ARAS Mixed Reality research group, is aimed to build a simulator of vitrectomy and cataract surgery using virtual reality to provide a completely similar environment for real surgery for eye surgery trainees. The final objective of research in this group will be accomplished with a joint collaboration research with Surgical Robotic (SR) research group of ARAS. This project aims to transfer the actual movement of the surgical tool into the simulator environment. We could add surgical tools to the scene and making a connection between physic of simulation and surgical robot by force feedback. The ARASH: ASiST haptic device will be used in conjunction to the simulator developed in this group to facilitate the procedure of surgery training by involving the expert and novice physicians in the process of training and providing them with suitable haptic feedback.
In addition, the following projects are the most recent projects conducted in our research group:
- Simulator for vitrectomy surgery
- Simulator for Cataract surgery
- Presentation of eye surgery in virtual reality
- Online Surgical Robot Simulator
Our main international Collaborator in the group is Prof. Mahdi Tavakoli, University of Alberta, Canada and main contributors are Dr. Seyed Farzad Mohammadi, MD, Associate Professor of Ophthalmology,Tehran University of Medical Sciences, Tehran, Iran and Dr. Hamid Riazi, MD, Assistant Professor of Ophthalmology,Tehran University of Medical Sciences, Tehran, Iran and Dr. Alireza Lashayei, MD, Professor of Ophthalmology,Tehran University of Medical Sciences, Tehran, Iran.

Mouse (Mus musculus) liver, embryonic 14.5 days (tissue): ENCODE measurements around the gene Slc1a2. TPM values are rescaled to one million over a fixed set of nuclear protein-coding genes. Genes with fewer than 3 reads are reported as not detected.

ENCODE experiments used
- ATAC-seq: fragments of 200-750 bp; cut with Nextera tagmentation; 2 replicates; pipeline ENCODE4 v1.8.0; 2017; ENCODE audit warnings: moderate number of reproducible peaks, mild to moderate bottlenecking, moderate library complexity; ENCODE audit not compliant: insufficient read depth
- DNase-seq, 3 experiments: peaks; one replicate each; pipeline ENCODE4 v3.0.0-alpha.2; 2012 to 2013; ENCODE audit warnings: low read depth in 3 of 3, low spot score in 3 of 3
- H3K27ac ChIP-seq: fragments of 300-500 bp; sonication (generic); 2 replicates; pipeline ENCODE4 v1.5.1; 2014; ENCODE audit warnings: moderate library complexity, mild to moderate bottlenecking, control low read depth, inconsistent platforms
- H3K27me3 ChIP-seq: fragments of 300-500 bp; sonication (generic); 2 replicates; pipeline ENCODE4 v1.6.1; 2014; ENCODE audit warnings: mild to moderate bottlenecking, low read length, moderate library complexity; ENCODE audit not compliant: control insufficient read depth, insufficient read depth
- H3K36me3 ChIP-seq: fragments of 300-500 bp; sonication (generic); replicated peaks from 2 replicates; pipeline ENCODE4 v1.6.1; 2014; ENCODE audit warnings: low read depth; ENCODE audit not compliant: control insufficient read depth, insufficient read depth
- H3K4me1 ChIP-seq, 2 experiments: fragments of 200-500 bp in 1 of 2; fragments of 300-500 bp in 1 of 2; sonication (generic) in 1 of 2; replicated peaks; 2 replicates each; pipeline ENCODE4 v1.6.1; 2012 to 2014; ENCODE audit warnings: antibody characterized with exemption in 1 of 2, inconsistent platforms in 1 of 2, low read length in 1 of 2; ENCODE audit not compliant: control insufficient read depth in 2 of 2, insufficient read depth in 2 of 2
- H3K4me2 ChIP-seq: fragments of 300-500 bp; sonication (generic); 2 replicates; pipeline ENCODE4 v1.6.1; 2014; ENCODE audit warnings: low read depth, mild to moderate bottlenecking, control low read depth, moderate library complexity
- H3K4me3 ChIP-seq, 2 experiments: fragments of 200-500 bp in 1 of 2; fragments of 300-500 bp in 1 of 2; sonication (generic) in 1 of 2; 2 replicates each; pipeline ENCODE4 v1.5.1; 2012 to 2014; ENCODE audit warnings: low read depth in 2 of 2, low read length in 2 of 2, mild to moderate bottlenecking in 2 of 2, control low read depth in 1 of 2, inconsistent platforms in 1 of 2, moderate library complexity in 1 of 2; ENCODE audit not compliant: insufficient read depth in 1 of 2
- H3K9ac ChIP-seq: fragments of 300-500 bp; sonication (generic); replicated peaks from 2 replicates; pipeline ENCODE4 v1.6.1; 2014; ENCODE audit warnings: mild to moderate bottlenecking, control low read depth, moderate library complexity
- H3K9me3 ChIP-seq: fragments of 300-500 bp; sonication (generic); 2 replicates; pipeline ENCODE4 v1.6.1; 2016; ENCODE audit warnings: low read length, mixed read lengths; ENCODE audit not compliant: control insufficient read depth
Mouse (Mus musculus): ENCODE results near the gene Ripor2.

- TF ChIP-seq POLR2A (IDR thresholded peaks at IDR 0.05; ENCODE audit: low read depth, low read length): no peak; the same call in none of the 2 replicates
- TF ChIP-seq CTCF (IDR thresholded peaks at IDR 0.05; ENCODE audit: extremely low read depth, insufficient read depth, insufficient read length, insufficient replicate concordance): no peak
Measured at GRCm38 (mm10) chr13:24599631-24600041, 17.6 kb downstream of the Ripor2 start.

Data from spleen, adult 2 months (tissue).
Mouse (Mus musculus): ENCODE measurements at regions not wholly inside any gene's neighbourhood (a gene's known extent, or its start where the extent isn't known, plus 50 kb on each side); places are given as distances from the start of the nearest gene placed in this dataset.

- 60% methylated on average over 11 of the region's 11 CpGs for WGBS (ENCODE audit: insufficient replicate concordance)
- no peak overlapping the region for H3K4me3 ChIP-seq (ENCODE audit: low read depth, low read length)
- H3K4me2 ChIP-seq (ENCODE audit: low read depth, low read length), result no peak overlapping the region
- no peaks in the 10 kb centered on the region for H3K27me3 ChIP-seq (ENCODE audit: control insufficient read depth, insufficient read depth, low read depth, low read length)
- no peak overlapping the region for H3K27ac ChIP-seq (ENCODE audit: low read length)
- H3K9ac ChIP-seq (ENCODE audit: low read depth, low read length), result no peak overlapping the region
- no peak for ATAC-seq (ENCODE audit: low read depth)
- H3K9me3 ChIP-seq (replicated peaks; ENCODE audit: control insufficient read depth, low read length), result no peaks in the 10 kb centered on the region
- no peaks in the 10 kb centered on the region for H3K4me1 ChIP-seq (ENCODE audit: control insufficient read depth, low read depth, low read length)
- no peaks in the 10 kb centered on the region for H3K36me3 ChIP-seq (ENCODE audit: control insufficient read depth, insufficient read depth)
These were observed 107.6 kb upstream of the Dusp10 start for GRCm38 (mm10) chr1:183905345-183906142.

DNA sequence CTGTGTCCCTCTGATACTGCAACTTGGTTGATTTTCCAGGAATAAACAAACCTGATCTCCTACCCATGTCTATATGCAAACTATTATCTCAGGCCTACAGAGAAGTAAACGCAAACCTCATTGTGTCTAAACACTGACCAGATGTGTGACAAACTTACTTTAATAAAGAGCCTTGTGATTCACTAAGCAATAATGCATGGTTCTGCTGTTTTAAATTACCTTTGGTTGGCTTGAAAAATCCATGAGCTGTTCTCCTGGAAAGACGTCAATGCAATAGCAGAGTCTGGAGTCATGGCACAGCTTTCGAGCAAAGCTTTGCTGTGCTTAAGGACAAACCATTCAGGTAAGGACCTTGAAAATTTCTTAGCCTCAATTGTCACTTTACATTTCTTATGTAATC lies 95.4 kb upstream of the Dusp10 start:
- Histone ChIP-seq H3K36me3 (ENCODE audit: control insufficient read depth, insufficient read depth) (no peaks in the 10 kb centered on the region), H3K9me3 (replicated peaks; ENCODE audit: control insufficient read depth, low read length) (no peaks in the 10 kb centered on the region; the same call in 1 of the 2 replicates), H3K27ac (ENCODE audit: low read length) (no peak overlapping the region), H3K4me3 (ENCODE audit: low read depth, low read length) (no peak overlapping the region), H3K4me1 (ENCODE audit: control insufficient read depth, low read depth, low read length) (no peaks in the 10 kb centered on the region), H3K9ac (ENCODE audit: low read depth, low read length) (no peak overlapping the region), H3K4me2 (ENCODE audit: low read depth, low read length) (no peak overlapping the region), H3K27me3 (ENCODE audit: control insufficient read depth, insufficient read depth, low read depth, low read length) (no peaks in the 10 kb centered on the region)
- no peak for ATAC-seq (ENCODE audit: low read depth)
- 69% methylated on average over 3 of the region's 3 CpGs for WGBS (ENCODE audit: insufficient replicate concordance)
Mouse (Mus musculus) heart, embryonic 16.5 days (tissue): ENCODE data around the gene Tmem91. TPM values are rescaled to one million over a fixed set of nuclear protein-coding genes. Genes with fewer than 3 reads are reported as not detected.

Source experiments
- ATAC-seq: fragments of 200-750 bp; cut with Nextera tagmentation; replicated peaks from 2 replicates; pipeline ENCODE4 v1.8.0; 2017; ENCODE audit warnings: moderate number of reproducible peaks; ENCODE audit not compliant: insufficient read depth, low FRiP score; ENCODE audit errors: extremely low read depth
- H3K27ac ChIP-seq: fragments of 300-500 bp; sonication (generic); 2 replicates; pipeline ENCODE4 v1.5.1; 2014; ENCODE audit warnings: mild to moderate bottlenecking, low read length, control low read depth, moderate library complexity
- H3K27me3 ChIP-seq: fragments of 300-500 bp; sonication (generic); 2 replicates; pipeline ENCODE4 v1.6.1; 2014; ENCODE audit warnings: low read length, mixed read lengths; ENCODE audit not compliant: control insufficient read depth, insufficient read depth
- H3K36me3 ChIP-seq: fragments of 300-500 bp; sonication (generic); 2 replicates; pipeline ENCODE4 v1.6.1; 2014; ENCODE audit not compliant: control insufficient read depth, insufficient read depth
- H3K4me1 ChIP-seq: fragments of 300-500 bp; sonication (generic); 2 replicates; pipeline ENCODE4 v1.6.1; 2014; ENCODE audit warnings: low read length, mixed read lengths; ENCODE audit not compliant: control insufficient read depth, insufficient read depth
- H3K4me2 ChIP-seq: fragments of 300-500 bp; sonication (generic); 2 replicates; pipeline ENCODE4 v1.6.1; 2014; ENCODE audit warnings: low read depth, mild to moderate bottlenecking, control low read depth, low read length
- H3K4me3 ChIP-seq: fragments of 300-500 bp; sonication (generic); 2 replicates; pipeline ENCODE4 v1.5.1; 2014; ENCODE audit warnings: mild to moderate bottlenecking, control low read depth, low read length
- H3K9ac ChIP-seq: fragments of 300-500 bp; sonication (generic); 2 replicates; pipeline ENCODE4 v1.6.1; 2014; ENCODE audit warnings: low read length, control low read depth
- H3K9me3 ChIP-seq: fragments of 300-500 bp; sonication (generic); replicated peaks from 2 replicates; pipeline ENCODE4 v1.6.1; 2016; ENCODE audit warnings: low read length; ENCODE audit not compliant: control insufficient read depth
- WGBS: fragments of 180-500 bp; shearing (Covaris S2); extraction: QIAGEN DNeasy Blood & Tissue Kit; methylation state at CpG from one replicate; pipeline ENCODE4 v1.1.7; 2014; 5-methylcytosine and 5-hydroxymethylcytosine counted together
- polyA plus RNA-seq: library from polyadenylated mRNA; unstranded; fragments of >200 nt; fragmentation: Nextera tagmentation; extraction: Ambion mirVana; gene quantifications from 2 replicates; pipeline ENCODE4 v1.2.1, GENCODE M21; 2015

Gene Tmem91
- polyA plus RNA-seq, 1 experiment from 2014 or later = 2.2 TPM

Increasing performance demands necessitates design of new types of robots with larger work space, being capable to perform at higher accelerations. In a cable-driven redundant parallel manipulator (CDRPM), the linear actuators of parallel manipulators are replaced with electrical powered cable drivers, which lead immediately to a larger workspace. The idea of using cable driven redundant parallel manipulators, are not limited to only the applications where very large workspace is required, and this idea is effectively penetrated in the applications where precise and stiff robot is required to operate in high accelerations within a relatively larger workspace than that attainable in conventional parallel robots. By ARAS group, several applications in which a CDRPM is used are introduced, and the challenging issues in the optimal kinematics structure, dynamics formulation, and control of such structure are studied. Also, NASIR and ARAS are two kinds of the experimental setups which are implemented by ARAS team.